Out of the box, the Go runs Windows S, a version of Windows that restricts the user to using certified apps from the Microsoft App Store. Side loading from the web is blocked. With store apps running in a sandboxed environment, Windows S is super secure and relatively low maintenance (until a Windows update breaks something). For those wanting more flexibility, you can upgrade to the full Windows 10 enchilada at no extra charge.  

App installation restrictions aside, Windows S pretty much works like the Windows most of us are familiar with. I pined for Chrome and Google’s Search engine but for kids a Surface Go and windows S makes a tonne of good sense.

The 8GB of RAM helped the Go cope fine with web browsing, knocking out Word/Excel and PowerPoint documents. The slightly cheaper 4GB model is likely to be somewhat more sluggish, but even then this is only really likely to be noticeable if you have dozens of browser tabs open and try to edit HD video or do anything Photoshop or gaming related.

The one issue I had with the Ssurface Go was resolved. My cursor would randomly fly all over the screen. Text would be randomly overtyped and document creation was a shambolic if not chaotic process, bordering on impossible. This was easily remedied by running the touchscreen calibration app (which really should be part of the initial set up process).

Grizzles aside, having Windows 10 in such a portable beast is a real boon. It gives a huge amount of flexibility that simply isn’t available with Android and iOS tablets. Adding printers and scanners? No problem! All my favourite apps are also but a quick download away (once I’d made the leap away from Windows S).

That said, to get the most out of the Go with Windows 10 you do need a keyboard. You could use Windows 10 on-screen keypad but in use with Windows 10 it is at best a pain.

If someone had told me in the past that Microsoft would be making such excellent hardware, I’d have laughed, yet when it comes to PC hardware, they’re shaping up as the brand to beat. In fact, the Go would be unbeatable if Microsoft would just bundle the Type Cover.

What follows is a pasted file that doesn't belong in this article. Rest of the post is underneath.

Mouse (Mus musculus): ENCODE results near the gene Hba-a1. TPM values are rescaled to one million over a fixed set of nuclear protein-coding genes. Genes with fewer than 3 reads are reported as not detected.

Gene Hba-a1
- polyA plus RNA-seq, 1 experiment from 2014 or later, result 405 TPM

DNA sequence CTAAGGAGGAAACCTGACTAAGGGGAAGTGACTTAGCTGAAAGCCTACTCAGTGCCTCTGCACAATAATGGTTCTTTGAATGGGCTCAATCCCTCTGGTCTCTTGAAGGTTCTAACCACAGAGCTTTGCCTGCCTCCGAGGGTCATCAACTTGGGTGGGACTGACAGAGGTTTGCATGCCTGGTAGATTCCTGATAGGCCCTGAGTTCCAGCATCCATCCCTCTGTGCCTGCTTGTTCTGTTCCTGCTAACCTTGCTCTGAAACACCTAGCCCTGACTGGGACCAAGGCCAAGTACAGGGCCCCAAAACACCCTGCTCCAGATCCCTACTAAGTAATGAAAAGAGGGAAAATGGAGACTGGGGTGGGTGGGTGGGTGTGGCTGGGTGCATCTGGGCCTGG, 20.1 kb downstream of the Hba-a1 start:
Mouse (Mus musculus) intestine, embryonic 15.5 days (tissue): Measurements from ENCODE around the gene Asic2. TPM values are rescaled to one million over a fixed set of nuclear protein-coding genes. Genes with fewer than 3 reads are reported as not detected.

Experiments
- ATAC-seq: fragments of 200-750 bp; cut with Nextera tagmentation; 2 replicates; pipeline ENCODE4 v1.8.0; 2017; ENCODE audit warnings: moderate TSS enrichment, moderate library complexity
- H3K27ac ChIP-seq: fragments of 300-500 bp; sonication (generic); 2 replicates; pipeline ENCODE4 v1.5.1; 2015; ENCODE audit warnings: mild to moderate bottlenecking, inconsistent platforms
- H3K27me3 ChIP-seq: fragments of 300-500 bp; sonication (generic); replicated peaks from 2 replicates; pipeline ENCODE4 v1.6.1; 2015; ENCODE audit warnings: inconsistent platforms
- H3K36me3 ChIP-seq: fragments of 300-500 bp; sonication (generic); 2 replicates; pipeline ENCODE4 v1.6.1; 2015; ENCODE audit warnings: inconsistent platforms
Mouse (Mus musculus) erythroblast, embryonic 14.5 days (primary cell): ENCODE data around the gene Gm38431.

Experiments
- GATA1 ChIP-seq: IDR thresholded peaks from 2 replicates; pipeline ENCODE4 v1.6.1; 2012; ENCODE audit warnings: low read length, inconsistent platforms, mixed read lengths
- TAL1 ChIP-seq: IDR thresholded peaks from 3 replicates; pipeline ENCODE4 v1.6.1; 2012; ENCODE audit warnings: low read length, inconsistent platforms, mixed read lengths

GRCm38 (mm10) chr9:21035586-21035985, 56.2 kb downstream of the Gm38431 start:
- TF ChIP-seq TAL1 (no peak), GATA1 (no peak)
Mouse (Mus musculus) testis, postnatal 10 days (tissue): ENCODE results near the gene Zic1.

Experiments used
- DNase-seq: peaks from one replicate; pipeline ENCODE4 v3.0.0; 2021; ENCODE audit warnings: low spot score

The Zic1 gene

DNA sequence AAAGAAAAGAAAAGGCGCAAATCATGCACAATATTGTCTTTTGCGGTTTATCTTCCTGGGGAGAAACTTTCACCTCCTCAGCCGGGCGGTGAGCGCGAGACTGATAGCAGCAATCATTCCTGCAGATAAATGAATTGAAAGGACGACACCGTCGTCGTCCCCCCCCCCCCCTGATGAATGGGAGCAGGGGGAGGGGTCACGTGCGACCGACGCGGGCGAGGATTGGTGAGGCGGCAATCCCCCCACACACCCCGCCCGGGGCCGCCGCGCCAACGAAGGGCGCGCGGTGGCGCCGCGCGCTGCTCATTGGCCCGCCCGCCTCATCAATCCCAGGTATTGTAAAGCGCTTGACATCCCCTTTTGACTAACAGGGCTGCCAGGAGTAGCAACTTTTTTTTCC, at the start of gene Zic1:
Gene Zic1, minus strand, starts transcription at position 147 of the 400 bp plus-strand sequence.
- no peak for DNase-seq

The final travel spec that matters with the Go is battery life. It managed just shy of 9-hours in tablet mode playing Sky GO and YouTube content. This decreases noticeably once the Type Cover is attached. Knocking out docs and wasting time on the web saw the Go conk out after just under four hours. For use on a plane to watch movies and TV shows or catch music, battery life was fine and, realistically, who works on a plane for more than three hours at a stretch?

Speaking of the Type Cover, Microsoft deserve some serious kudos for its design. Considering its almost wafer-thin design, it offers up a surprisingly amount of tactile feedback and proved to be very usable for touch typing. Its touchpad is responsive and what you’d find on a bog-standard laptop. When not in use, it also makes a great screen protector.

The Surface Pen is also not bundled. It can be had for an additional $140-$160 depending on where you shop. The pen is handy for signing documents and doodling ideas but at that price, you may find better value in the excellent, yet underrated, Surface Mouse and a good Bluetooth keyboard.

The Go is close to being the perfect travel companion. Its hard to beat for sheer portability, and its lightweight design means lugging it about need not result in chiropractor bills. Add to this its solid battery life when used as an entertainment device and the sheer versatility of Windows 10 and there’s a whole lot to like.